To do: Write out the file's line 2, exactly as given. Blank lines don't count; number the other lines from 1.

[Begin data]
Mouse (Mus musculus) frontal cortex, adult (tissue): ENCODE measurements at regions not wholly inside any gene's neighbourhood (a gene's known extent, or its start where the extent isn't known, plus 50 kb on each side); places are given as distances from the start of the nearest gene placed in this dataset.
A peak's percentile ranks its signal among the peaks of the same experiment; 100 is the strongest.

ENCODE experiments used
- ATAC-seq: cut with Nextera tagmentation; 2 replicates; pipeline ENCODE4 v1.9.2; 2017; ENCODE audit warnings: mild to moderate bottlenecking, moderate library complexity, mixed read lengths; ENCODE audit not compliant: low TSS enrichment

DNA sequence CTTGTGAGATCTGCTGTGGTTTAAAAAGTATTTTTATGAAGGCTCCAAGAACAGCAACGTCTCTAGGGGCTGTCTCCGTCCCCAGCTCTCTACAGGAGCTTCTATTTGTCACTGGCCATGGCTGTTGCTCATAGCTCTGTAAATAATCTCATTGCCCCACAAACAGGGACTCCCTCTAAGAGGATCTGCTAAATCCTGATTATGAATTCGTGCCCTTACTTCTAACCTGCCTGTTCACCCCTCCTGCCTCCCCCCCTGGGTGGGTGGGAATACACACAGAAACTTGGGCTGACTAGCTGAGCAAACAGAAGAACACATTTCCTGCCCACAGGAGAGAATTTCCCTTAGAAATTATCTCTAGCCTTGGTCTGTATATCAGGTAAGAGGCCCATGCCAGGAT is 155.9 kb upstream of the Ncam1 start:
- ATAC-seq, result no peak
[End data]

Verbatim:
A peak's percentile ranks its signal among the peaks of the same experiment; 100 is the strongest.